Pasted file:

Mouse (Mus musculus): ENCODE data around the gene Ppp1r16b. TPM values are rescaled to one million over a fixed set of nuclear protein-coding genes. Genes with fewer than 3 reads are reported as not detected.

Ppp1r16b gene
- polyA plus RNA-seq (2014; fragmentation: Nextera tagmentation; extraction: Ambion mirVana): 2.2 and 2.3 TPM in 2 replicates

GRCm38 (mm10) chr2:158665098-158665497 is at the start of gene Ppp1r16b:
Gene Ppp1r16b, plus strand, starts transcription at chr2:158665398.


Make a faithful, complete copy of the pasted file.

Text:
Mouse (Mus musculus): ENCODE data around the gene Ppp1r16b. TPM values are rescaled to one million over a fixed set of nuclear protein-coding genes. Genes with fewer than 3 reads are reported as not detected.

Ppp1r16b gene
- polyA plus RNA-seq (2014; fragmentation: Nextera tagmentation; extraction: Ambion mirVana): 2.2 and 2.3 TPM in 2 replicates

GRCm38 (mm10) chr2:158665098-158665497 is at the start of gene Ppp1r16b:
Gene Ppp1r16b, plus strand, starts transcription at chr2:158665398.